Remember, this isn't the Best Prospect award. It is supposed to go to the rookie who had the best season. But what's the best season, playing at a high level all year, or a higher level for part of the year? Or pitching?
Makes me wish I had an AL Cy Young Award vote instead.
Around the Majors
• There has been little doubt for a while the Mets will not bring back Jerry Manuel as manager, and a source confirmed reports that general manager Omar Minaya is likely out as well. Ownership seems to be leaning toward hiring an experienced GM, as they are not inclined to promote assistant GM John Ricco, and Wally Backman -- a popular ex-Met who was nearly manager of the Diamondbacks before the team discovered some off-field issues he didn't disclose -- as manager.
• Boston manager Terry Francona reminded us not to put stock in the performance of September call-ups.
In 2006, Dustin Pedroia came up to the Red Sox in late August and hit .191 in 31 games, with a .561 OPS.
"He didn't look too good," Francona said. "All I heard was, 'This kid's so good. This kid's so good.' All he did was make outs. [But] what everybody in the organization said was true. He's a tremendous player."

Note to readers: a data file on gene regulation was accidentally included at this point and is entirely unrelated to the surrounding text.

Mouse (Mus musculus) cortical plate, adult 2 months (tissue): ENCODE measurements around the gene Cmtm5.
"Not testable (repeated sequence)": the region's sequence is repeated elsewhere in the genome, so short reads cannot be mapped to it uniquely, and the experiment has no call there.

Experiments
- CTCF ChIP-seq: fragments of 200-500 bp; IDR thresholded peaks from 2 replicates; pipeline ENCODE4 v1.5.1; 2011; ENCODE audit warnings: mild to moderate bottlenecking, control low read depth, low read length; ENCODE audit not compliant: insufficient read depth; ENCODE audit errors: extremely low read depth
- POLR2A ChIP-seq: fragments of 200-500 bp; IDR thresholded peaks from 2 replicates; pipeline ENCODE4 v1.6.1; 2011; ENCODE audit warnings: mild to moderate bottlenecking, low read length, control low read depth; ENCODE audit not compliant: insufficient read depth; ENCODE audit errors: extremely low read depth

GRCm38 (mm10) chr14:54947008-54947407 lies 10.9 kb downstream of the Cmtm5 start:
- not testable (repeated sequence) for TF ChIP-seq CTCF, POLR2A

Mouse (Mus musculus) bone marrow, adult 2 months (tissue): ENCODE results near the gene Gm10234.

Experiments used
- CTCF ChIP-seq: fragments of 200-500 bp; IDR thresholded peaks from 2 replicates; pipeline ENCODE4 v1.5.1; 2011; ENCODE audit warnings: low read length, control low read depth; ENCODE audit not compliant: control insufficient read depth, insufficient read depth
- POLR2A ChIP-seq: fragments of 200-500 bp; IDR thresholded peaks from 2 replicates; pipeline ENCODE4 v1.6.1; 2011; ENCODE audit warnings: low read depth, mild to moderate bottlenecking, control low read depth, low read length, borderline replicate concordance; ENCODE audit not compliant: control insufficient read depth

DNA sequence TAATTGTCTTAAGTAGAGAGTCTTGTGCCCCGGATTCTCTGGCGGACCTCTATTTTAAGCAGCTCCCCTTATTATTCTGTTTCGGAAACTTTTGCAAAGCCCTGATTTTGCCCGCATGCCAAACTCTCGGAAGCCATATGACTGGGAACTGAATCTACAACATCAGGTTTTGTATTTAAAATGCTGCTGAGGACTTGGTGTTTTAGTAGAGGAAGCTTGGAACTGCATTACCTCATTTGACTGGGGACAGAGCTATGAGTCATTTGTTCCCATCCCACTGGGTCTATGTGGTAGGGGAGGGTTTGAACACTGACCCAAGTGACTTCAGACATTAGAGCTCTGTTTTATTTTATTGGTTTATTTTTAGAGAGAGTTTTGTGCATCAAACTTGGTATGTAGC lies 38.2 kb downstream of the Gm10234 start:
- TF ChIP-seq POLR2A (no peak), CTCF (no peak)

The next season, Pedroia was AL Rookie of the Year. The season after that, MVP.
• Tigers first baseman Miguel Cabrera has 30 intentional walks, four shy of the AL record set by Ted Williams in 1957. Toronto's John Olerud had 33 in 1993.
• With 120 strikeouts, Cubs closer Carlos Marmol has a chance to become the 13th reliever ever with 135 or more.
• Baltimore has the majors' best extra-inning record, 12-3. Which makes the Orioles 44-85 in all other games.
• Since Aug. 8, the Athletics have 19 home runs and Jose Bautista has 12.
• When the Rangers defeated the Yankees on Friday and Saturday, it marked the Yankees' first back-to-back walkoff losses since May 15-16, 2001, at Oakland. Texas manager Ron Washington was then the A's third-base coach.
• Minnesota's Jim Thome became one of five players in the past 90 years to homer in four straight games at age 40 or older, joining Barry Bonds in 2005, Carlton Fisk in 1988, Graig Nettles in 1986 and Tony Perez in 1985.
• Since 2004, when Petco Park opened, there have been seven 1-0 games in San Diego and no more than three in any other stadium.
• Angels rookie center fielder Peter Bourjos has eight assists in 32 games since being called up. He had six in Triple-A before the promotion. And his father, Chris Bourjos, had none in his 13-game career with the 1980 Giants.
• To keep things loose, Rays manager Joe Maddon chooses outré clothing for an occasional trip.
Maddon has designated the final road games of the regular season the "Loud Pants Rowland Road Trip."
The players will be required to wear loud pants -- think John Daly, Maddon said. And the event is named after Clarence "Pants" Rowland, manager of the 1917 White Sox, whom the Rays hope to join as the only team to get no-hit twice and still win the World Series.